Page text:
when you travel alone, you find yourself
Everything I need to know about myself I learned while traveling. I’ve been all over this crazy world, and I can’t wait to explore it even more.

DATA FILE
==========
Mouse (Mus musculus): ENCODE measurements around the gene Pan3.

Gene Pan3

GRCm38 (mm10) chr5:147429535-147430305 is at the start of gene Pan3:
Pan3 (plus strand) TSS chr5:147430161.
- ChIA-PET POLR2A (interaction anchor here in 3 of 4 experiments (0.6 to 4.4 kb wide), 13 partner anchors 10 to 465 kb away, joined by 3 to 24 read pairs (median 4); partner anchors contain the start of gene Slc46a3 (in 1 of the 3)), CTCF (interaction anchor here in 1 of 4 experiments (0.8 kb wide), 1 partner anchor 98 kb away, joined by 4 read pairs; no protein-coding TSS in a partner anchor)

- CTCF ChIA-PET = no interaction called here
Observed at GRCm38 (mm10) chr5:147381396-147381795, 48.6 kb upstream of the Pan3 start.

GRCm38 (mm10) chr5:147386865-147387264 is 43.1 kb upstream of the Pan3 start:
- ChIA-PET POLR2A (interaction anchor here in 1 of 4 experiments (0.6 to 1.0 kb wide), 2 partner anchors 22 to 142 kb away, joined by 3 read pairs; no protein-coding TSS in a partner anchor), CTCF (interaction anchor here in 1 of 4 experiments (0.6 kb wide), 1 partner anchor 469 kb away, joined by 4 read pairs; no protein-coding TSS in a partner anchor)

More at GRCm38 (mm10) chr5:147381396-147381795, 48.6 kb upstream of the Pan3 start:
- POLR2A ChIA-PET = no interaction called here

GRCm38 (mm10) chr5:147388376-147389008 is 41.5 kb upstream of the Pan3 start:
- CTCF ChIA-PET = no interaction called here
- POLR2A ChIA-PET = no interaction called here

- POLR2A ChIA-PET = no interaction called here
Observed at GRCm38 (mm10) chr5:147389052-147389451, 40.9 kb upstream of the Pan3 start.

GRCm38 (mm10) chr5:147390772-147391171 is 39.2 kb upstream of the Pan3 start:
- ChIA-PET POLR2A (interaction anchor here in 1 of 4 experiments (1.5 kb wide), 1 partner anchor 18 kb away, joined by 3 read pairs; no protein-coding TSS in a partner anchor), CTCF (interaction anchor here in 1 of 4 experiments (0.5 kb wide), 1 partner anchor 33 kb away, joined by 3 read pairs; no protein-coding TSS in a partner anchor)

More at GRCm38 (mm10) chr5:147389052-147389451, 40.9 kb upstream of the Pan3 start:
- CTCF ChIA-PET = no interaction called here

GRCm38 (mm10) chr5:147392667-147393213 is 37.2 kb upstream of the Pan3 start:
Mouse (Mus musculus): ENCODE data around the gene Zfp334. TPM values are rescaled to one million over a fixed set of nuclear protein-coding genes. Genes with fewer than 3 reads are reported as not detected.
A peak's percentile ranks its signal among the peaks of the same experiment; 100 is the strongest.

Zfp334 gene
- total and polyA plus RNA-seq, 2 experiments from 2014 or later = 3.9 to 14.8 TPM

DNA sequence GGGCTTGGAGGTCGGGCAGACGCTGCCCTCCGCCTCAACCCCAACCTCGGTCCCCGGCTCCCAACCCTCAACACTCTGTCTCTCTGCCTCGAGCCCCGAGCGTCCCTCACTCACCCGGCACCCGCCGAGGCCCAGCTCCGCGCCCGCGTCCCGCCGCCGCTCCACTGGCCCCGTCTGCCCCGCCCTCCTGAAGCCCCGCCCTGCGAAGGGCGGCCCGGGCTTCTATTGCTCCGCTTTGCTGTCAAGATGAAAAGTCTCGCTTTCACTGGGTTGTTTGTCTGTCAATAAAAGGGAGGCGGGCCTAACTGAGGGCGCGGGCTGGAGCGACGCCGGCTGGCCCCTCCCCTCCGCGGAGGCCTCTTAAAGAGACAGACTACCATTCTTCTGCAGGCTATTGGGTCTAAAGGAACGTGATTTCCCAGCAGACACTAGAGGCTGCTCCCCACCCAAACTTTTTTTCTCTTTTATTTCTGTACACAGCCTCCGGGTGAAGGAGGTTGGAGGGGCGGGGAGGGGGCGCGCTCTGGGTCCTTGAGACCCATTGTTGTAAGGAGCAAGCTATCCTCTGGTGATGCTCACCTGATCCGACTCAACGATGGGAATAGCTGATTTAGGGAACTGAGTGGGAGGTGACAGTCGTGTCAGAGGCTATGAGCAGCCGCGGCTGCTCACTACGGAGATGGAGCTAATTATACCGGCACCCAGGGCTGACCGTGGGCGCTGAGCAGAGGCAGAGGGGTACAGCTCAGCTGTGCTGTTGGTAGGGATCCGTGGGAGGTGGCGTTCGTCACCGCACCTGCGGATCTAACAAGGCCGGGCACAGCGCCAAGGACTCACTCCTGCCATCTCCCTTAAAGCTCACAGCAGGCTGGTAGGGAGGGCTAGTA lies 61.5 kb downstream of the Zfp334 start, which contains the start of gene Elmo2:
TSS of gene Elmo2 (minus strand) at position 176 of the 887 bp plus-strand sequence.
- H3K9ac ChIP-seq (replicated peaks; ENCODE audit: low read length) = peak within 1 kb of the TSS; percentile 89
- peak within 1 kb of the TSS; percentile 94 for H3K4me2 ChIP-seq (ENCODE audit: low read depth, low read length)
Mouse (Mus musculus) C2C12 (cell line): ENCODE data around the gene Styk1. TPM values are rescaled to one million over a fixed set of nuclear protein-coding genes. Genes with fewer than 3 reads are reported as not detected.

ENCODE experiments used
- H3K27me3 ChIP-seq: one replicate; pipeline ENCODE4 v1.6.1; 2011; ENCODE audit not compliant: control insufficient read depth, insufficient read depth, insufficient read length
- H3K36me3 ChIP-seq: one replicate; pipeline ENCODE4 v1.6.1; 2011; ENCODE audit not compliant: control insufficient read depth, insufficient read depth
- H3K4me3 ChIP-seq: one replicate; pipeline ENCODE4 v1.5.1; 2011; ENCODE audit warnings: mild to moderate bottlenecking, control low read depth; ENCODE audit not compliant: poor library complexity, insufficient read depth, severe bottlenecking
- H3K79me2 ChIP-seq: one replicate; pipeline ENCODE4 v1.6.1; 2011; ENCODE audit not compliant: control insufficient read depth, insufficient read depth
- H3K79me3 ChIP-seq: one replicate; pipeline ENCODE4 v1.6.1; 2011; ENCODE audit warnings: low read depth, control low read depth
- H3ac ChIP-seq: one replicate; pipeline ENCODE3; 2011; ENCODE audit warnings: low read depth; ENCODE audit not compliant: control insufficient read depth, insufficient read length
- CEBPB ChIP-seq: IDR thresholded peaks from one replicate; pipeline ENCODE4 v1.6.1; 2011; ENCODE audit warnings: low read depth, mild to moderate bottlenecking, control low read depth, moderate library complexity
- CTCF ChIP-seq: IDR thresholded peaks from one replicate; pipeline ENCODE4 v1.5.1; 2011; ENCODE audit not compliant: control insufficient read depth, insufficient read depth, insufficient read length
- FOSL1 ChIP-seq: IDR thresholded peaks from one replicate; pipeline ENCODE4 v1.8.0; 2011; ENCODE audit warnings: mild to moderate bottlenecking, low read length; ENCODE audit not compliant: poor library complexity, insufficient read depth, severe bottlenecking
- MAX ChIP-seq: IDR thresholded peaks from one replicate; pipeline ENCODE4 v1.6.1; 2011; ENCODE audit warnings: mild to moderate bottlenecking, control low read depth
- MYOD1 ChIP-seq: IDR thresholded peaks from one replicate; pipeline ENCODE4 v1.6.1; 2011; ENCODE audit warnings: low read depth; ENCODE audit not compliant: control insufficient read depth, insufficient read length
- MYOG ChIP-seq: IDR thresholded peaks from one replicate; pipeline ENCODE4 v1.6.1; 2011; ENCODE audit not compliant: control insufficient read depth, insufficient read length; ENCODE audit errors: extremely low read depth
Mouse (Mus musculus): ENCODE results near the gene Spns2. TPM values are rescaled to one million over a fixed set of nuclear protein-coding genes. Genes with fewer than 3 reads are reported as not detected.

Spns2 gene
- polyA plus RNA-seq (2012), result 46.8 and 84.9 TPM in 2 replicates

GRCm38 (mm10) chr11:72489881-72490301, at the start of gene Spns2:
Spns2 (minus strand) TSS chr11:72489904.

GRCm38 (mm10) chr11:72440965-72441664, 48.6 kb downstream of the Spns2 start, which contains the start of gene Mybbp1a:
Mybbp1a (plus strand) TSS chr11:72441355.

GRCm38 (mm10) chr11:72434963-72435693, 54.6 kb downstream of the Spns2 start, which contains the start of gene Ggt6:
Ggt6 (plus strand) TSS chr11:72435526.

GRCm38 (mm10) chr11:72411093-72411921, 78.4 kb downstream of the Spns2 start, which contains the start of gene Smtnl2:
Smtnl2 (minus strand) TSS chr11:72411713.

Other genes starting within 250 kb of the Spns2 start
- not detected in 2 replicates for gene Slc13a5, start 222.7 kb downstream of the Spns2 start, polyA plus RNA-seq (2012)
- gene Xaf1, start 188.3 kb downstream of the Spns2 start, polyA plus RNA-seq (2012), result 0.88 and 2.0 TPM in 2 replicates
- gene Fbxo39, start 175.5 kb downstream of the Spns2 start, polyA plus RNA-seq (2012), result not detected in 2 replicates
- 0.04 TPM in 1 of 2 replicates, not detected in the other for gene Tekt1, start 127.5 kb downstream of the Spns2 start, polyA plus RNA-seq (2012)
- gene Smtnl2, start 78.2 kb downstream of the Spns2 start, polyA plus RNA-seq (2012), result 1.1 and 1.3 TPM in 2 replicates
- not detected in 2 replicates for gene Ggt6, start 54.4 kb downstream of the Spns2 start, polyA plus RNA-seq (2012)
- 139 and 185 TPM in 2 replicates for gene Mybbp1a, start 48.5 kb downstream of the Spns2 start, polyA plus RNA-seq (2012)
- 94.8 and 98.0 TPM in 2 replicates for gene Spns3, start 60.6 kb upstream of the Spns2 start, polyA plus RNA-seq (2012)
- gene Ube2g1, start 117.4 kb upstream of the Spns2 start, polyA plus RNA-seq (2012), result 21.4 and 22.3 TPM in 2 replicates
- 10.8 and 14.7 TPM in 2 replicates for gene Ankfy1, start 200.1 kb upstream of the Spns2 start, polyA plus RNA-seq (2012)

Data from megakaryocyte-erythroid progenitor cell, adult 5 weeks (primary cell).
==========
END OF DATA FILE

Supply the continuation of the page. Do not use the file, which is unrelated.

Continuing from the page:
My first taste of real travel - not just Canada or Mexico (I’ve been to both multiple times in both adolescence and adulthood) - came to me during college when I studied abroad in Russia. I spent time in Moscow and St. Petersburg, learning about the culture and cities I’d studied and would continue to study as part of my Russian Area Studies Concentration I received from Villanova. It was a great first travel experience because I didn’t go it fully alone. I went with a group of other classmates (the vast majority of whom I did not know) and got to have a unique experience I’d share with that special group of people for the rest of college and beyond. Regardless of where everyone is in life from that study abroad experience, it is a unique bond we’ll all share. I can’t begin to relay how many I texts I received from that group of people when that song “We Are Your Friends” was chosen for that awful Zac Efron DJ movie. It still makes me laugh and then makes me love those people for being a part of my life at that time. Wherever they go in life, they’ll always be a part of such a beautiful set of memories in a country where we had a crazy overnight train ride from Moscow to St. Petersburg, watched the Russian ballet perform Swan Lake, ate rooftop risotto, played flip cup at the Baltika factory until the Russian workers kicked us out, felt very warm after one shot at the Vodka Museum, celebrated White Nights, had a European rugby team shamelessly tell the women they love them, drank absinthe, joked (and still joke) about that restaurant pectopah, built "Megabed," and had group outings to Pizza Hut before nearly getting in Russian bar fights. Every time I reconnect with one of those people, I’m reminded of a memory I’d nearly forgotten.